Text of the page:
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October 1963

Medium Term Preservation of Corneal Tissue for Grafting

Author Affiliations

Durham, NC
From the Duke University School of Medicine, Department of Surgery, Plastic Surgery Research Laboratory and Division of Ophthalmology.

Arch Ophthalmol. 1963;70(4):554-557. doi:10.1001/archopht.1963.00960050556021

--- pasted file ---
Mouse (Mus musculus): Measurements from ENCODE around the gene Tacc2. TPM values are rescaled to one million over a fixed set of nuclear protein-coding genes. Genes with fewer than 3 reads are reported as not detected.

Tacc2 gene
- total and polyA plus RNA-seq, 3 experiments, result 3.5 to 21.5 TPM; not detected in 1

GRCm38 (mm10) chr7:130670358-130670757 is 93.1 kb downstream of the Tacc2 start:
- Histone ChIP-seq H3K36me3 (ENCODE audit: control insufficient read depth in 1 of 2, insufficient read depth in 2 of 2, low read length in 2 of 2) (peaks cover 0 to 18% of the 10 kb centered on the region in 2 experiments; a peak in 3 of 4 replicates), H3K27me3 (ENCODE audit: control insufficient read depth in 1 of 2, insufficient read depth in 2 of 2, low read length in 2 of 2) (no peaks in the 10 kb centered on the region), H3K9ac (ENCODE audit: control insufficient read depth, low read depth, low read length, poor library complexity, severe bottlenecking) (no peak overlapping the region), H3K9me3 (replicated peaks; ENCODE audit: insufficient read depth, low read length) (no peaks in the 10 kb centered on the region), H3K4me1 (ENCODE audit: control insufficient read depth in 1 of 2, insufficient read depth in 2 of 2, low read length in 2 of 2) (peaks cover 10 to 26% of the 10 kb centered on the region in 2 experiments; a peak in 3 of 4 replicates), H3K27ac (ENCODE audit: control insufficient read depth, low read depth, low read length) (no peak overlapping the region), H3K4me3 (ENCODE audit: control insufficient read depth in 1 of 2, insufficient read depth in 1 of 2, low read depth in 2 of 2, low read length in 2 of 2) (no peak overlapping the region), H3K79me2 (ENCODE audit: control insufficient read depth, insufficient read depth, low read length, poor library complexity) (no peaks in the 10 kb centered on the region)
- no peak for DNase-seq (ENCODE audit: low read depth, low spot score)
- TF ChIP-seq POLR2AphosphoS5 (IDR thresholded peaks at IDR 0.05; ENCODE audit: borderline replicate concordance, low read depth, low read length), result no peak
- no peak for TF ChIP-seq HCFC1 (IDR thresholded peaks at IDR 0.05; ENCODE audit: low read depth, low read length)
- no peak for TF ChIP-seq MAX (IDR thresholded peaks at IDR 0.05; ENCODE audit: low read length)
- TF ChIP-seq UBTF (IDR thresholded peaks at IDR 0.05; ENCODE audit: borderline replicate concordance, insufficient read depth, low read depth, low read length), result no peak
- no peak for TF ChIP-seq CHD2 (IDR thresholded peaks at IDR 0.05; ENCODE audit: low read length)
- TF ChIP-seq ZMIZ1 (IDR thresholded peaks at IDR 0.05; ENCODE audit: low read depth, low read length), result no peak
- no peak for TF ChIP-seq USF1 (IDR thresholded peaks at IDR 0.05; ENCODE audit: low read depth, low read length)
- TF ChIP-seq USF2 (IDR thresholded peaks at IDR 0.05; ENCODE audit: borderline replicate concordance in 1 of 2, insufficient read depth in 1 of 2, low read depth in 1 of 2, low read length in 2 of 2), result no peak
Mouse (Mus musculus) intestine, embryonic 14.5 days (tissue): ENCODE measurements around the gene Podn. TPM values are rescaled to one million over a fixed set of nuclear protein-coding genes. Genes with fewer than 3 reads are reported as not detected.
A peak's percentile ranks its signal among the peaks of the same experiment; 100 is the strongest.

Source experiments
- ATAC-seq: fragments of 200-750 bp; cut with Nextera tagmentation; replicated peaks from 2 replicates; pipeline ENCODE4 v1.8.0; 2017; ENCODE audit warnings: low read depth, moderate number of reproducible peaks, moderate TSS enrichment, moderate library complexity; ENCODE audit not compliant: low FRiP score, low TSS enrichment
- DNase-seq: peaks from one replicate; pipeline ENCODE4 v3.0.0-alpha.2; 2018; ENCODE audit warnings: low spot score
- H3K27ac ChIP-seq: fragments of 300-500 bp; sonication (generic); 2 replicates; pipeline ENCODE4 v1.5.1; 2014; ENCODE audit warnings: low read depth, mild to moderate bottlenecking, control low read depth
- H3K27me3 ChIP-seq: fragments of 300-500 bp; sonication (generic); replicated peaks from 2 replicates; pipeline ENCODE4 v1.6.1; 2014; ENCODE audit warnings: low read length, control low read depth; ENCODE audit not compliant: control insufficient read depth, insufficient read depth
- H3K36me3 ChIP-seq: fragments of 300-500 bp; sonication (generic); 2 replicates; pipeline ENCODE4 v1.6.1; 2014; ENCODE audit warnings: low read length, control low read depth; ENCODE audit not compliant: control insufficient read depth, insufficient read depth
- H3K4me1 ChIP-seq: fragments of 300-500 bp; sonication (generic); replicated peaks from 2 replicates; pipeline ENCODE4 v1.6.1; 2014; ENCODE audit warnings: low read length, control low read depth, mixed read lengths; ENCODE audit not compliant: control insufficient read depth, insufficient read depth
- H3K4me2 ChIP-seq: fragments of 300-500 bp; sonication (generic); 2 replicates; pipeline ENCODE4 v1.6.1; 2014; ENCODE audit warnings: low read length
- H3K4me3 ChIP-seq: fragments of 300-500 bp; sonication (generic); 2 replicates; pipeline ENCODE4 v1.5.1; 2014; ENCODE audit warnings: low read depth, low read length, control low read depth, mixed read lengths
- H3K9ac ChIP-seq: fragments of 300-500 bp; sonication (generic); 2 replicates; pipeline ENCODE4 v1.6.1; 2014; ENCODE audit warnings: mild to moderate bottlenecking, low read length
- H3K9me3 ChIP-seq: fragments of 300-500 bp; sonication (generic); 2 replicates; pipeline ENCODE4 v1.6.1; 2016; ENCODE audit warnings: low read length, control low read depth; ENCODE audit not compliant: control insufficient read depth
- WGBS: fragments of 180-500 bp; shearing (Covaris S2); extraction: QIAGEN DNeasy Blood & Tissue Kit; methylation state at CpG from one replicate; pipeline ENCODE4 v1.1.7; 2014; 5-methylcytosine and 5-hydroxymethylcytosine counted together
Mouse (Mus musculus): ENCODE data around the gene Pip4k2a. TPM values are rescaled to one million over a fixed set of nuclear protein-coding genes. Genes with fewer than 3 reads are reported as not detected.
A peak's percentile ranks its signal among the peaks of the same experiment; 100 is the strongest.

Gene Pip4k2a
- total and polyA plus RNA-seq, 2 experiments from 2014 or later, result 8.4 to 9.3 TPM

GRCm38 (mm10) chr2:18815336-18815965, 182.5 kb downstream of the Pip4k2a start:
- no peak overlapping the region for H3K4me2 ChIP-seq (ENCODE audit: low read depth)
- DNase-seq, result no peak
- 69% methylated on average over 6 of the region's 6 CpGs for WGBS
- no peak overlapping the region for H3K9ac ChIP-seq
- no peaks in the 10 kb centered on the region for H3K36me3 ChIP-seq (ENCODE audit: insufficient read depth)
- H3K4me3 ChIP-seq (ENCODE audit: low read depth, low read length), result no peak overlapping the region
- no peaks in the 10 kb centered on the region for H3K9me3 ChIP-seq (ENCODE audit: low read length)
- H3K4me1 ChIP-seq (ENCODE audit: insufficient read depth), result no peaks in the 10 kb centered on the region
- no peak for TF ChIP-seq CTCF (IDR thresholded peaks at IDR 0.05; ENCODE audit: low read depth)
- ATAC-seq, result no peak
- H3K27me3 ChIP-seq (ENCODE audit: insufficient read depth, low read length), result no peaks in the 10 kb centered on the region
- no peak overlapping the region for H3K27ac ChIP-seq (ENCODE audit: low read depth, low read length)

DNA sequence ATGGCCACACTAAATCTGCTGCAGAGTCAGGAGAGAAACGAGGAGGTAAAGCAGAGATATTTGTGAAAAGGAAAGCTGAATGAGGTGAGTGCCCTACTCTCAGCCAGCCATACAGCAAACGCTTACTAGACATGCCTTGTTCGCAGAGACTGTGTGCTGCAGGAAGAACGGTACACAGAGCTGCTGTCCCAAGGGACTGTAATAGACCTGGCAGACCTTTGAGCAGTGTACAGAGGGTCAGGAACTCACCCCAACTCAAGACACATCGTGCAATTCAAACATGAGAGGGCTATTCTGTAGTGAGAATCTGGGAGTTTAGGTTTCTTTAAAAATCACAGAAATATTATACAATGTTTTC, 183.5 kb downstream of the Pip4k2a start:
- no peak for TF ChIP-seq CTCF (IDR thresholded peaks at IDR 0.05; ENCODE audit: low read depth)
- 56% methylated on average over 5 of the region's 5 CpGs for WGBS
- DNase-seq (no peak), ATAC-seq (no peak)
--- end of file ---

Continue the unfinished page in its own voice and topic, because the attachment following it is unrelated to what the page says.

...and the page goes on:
This study was prompted by two considerations. First, the feeling that for obvious reasons the need for a method to preserve corneal tissue for transplantation is still urgent. There are several methods available which provide for tissues to be used successfully for lamellar grafts. These tissues, however, are nonviable and are not suitable for penetrating grafts. Second, the possibility of reducing the antigenicity of the donor material, which is commonly held responsible for some of the failures in corneal grafting operations, appears to be worth further investigating. We have been able to report considerable progress in preserving viability of frozen corneal tissue over prolonged periods of time.1 We also have been able to demonstrate that the host tissue reaction was different whether fresh or frozen tissue was implanted.2 Although the results of animal grafting operations with the frozen donor material almost approximated the result with fresh tissue, we

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